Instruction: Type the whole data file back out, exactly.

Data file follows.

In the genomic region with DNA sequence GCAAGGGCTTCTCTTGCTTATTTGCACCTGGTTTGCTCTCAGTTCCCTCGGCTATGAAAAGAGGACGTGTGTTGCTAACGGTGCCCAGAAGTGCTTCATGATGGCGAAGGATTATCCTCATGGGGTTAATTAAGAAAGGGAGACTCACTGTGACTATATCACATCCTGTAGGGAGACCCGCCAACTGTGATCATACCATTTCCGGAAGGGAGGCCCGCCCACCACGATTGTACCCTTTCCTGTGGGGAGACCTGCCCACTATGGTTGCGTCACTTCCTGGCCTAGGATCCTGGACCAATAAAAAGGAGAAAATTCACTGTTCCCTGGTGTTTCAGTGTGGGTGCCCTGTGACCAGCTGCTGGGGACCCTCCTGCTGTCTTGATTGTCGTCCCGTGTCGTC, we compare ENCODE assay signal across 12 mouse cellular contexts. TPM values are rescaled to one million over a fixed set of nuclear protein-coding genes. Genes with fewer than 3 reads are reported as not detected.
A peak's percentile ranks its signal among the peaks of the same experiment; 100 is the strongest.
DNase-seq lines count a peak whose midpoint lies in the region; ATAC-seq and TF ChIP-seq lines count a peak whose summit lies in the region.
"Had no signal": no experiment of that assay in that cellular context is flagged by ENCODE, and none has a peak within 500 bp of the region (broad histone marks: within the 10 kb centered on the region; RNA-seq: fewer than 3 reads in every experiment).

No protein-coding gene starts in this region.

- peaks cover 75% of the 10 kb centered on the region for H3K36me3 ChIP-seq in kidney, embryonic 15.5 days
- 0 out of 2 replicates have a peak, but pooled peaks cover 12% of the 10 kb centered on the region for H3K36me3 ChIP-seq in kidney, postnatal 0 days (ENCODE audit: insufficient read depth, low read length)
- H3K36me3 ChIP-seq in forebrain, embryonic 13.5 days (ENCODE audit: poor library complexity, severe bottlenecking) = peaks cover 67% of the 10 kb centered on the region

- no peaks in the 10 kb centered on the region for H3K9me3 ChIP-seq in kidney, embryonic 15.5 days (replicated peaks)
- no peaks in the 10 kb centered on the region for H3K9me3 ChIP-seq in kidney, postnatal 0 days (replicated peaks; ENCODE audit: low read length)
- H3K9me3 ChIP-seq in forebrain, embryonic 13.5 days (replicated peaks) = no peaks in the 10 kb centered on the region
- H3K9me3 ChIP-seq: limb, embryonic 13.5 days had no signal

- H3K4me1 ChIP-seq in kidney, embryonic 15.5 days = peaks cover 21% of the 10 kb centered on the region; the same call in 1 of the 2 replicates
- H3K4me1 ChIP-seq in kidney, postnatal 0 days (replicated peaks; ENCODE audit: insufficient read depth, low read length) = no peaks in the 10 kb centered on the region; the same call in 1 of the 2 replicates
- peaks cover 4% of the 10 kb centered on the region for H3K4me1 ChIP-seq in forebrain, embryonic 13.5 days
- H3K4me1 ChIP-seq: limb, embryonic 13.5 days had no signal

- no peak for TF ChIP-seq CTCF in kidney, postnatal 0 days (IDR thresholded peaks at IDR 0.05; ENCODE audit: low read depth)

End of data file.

In the genomic region with DNA sequence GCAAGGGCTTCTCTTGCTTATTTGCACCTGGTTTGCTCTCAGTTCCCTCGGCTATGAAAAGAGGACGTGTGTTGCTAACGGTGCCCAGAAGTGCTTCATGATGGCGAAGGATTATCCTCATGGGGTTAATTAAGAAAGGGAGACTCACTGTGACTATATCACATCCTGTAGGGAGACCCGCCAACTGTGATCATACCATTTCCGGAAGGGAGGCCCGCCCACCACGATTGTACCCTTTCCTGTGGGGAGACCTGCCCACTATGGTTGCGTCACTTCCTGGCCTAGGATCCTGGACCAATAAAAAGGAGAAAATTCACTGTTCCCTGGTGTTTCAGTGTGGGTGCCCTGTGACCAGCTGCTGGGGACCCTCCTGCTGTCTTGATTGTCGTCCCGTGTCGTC, we compare ENCODE assay signal across 12 mouse cellular contexts. TPM values are rescaled to one million over a fixed set of nuclear protein-coding genes. Genes with fewer than 3 reads are reported as not detected.
A peak's percentile ranks its signal among the peaks of the same experiment; 100 is the strongest.
DNase-seq lines count a peak whose midpoint lies in the region; ATAC-seq and TF ChIP-seq lines count a peak whose summit lies in the region.
"Had no signal": no experiment of that assay in that cellular context is flagged by ENCODE, and none has a peak within 500 bp of the region (broad histone marks: within the 10 kb centered on the region; RNA-seq: fewer than 3 reads in every experiment).

No protein-coding gene starts in this region.

- peaks cover 75% of the 10 kb centered on the region for H3K36me3 ChIP-seq in kidney, embryonic 15.5 days
- 0 out of 2 replicates have a peak, but pooled peaks cover 12% of the 10 kb centered on the region for H3K36me3 ChIP-seq in kidney, postnatal 0 days (ENCODE audit: insufficient read depth, low read length)
- H3K36me3 ChIP-seq in forebrain, embryonic 13.5 days (ENCODE audit: poor library complexity, severe bottlenecking) = peaks cover 67% of the 10 kb centered on the region

- no peaks in the 10 kb centered on the region for H3K9me3 ChIP-seq in kidney, embryonic 15.5 days (replicated peaks)
- no peaks in the 10 kb centered on the region for H3K9me3 ChIP-seq in kidney, postnatal 0 days (replicated peaks; ENCODE audit: low read length)
- H3K9me3 ChIP-seq in forebrain, embryonic 13.5 days (replicated peaks) = no peaks in the 10 kb centered on the region
- H3K9me3 ChIP-seq: limb, embryonic 13.5 days had no signal

- H3K4me1 ChIP-seq in kidney, embryonic 15.5 days = peaks cover 21% of the 10 kb centered on the region; the same call in 1 of the 2 replicates
- H3K4me1 ChIP-seq in kidney, postnatal 0 days (replicated peaks; ENCODE audit: insufficient read depth, low read length) = no peaks in the 10 kb centered on the region; the same call in 1 of the 2 replicates
- peaks cover 4% of the 10 kb centered on the region for H3K4me1 ChIP-seq in forebrain, embryonic 13.5 days
- H3K4me1 ChIP-seq: limb, embryonic 13.5 days had no signal

- no peak for TF ChIP-seq CTCF in kidney, postnatal 0 days (IDR thresholded peaks at IDR 0.05; ENCODE audit: low read depth)